Tricia Pridemore is running for re-election to the Georgia Public Service Commission. She made a campaign stop in Bartow County last week where she spoke with The Daily Tribune News.
Pridemore was appointed by Gov. Nathan Deal in January to finish the term of Stan Weiss, who retired as the District 5 representative to the Georgia Public Service Commission. Prior to serving on the PSC, she was executive director of the Governor’s Office of Workforce Development where she fostered partnerships with the state’s leading industries to identify workforce needs and encourage training for careers in the infrastructure, manufacturing and energy fields through the Go Build Georgia initiative.
Pridemore chairs the facilities protection subcommittee of the PSC, which oversees pipeline safety and damage prevention for energy and telecommunications structures throughout the state. She is also a member of the National Association of Regulatory Utility Commissioners.
The Daily Tribune News (DTN): Welcome to Bartow County. Please enlighten those of us that aren't quite sure what the Public Service Commission does.
Tricia Pridemore (TP): Thank you. I'm happy to be here. The Public Service Commission is responsible for regulating utilities, namely Georgia Power, Atlanta Gas Light and the 19 gas marketers. We are also responsible for regulating energy production, landline telephones and railroads.
DTN: It is hard to travel anywhere in the county without seeing Plant Bowen's cooling towers. How much does Plant Bowen contribute to the overall electric usage in North Georgia?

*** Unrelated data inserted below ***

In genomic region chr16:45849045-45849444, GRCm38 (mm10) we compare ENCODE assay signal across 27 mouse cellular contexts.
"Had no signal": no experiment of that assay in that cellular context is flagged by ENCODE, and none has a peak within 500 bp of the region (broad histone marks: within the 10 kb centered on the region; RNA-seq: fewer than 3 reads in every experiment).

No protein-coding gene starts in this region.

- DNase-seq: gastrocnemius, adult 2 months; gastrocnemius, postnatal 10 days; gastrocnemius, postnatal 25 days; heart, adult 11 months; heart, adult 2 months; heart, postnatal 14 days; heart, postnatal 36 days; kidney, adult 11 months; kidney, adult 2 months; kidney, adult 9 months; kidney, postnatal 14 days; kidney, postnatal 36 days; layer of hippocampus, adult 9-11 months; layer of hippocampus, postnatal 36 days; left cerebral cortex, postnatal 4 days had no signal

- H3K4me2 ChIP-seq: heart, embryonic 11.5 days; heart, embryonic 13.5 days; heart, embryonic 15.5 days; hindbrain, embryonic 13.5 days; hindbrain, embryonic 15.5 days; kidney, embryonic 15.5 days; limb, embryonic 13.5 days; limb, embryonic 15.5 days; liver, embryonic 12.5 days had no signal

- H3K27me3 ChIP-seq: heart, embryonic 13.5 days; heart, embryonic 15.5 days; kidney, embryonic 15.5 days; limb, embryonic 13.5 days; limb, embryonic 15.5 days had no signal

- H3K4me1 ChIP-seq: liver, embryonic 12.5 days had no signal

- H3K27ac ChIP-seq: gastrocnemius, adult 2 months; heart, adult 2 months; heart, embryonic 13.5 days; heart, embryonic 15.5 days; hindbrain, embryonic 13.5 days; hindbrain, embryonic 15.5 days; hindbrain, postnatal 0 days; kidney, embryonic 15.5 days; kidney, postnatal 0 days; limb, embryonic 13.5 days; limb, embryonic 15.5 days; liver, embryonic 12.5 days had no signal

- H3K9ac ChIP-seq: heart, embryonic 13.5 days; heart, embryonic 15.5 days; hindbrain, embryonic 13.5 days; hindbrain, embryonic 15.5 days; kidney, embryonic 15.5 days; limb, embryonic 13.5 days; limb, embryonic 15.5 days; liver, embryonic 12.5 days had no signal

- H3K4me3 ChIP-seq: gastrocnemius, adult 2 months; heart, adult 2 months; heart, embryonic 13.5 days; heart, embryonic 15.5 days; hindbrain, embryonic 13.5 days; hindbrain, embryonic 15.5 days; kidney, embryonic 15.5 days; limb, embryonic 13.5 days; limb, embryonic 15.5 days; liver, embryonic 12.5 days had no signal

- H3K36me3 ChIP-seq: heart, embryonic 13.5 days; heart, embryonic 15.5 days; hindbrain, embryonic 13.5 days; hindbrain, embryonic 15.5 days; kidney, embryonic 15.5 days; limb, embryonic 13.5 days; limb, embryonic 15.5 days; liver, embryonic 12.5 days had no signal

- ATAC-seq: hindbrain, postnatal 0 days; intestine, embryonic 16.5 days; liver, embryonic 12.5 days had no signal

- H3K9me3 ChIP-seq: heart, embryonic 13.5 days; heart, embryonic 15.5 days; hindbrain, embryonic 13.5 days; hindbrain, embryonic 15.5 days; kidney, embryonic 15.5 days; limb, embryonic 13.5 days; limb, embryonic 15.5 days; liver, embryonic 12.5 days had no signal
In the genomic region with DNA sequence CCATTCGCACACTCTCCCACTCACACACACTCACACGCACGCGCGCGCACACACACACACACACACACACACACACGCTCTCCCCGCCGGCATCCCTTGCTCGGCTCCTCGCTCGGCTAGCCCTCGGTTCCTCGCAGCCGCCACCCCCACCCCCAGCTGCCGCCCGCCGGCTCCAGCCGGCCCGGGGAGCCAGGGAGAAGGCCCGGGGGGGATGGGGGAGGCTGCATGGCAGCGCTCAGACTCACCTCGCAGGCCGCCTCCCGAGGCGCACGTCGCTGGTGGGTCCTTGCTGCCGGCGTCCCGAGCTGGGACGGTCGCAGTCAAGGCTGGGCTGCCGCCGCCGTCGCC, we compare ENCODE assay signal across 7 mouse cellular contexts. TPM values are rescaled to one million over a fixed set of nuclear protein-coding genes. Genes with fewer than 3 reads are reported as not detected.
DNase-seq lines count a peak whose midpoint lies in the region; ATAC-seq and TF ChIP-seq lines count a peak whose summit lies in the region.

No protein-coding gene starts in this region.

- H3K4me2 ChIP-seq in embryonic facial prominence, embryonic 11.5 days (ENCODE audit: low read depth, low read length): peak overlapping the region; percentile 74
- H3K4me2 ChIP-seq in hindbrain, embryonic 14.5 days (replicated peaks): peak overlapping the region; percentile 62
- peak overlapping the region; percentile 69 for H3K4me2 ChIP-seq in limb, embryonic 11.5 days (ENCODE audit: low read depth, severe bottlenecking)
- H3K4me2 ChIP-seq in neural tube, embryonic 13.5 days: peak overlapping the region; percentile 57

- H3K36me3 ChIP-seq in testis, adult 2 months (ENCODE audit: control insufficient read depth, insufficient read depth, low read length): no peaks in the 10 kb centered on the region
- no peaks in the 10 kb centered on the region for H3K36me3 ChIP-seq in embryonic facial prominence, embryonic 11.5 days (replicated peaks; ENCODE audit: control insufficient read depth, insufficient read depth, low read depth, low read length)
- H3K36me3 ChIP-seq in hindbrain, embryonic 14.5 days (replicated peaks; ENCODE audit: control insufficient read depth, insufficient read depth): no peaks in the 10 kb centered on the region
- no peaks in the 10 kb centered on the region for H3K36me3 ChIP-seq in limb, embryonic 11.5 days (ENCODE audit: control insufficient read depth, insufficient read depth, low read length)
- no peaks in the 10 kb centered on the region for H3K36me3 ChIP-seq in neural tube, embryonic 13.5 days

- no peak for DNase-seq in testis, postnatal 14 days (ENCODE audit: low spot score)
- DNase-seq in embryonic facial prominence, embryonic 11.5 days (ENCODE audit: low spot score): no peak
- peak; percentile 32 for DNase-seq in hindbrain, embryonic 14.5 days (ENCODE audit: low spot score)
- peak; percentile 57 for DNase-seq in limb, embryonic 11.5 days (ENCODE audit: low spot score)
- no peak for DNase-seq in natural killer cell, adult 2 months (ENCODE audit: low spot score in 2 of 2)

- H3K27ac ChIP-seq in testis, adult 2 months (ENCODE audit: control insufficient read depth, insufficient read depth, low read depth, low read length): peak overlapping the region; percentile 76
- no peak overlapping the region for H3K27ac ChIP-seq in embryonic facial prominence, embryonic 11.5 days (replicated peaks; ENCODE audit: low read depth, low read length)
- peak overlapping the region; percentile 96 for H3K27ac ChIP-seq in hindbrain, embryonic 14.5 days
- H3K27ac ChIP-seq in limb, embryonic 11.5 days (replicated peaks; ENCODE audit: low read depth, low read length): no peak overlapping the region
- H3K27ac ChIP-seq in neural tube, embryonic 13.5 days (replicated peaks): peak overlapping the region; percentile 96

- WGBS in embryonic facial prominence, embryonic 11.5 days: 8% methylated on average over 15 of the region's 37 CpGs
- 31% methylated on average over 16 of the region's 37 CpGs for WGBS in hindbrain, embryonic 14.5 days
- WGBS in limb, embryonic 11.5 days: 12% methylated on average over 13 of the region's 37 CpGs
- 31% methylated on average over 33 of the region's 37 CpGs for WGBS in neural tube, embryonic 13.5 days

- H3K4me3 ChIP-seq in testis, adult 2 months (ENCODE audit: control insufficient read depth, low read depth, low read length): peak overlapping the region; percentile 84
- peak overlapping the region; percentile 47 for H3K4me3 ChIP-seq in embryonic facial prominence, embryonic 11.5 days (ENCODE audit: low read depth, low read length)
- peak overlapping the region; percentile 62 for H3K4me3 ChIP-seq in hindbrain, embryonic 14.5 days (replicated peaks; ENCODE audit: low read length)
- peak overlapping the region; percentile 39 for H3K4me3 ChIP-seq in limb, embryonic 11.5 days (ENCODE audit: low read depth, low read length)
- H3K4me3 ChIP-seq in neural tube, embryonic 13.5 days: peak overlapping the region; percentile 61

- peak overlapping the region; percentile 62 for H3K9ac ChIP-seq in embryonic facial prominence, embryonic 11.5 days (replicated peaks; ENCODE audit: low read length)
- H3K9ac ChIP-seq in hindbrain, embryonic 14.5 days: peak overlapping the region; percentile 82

TP: Not just in north Georgia, but the whole state. Plant Bowen is a very valuable piece of our overall energy production. It is the state's largest coal facility, and for every 15 seconds of operability, it electrifies the average-size Georgia home for a year. I hope when people ride by and see those towers, they will stop and think about that.
DTN: As you know, in 2017, work came to a stop at Plant Vogtle after Westinghouse Electric filed for Chapter 11 bankruptcy due to billions in losses from nuclear reactor construction projects. Last week, it was announced that construction would resume. What is your take on that?
TP: Plant Vogtle, namely units 3 and 4 — we already have units 1 and 2 online — is scheduled to come online in 2021 or 2022. In December, the project was approved by the previous commission to continue after the Westinghouse bankruptcy, which was a facet no one saw coming. Whoever would have thought Westinghouse would go bankrupt? After the bankruptcy, there were a lot of modifications to be done, both in the schedule and the budget. I am proud and impressed by the way the partners —Georgia Power, Oglethorpe Power, Municipal Electric Authority of Georgia and Dalton Utilities — handled it. I'm not a commissioner who wants to get into the thick of partner negotiations. I just want to let them run their businesses. It's my job to oversee the the Georgia Power portion and make sure Georgians aren't paying too much in energy rates."
DTN: What do you see becoming the major source of future energy?
TP: I am not a person that believes carbon is a contributor on a wide scale to any type of global warming, so I want to see a continuation of the use of coal and gas. We know the overall cost of natural gas can't continue to remain as low as it is now, so I see a future in nuclear power. Nations like France have done very well using nuclear power. Today, 16 percent of the state's power is base load nuclear. When units 3 and 4 come online, it will increase to 25 percent. On the renewable front, solar is very exciting. We are one of the top 10 states in solar energy production and we in the PSC have worked really smart because we have done a lot of it through community solar projects that tap directly into the grid and we aren't subsidizing solar panels off the backs of taxpayers.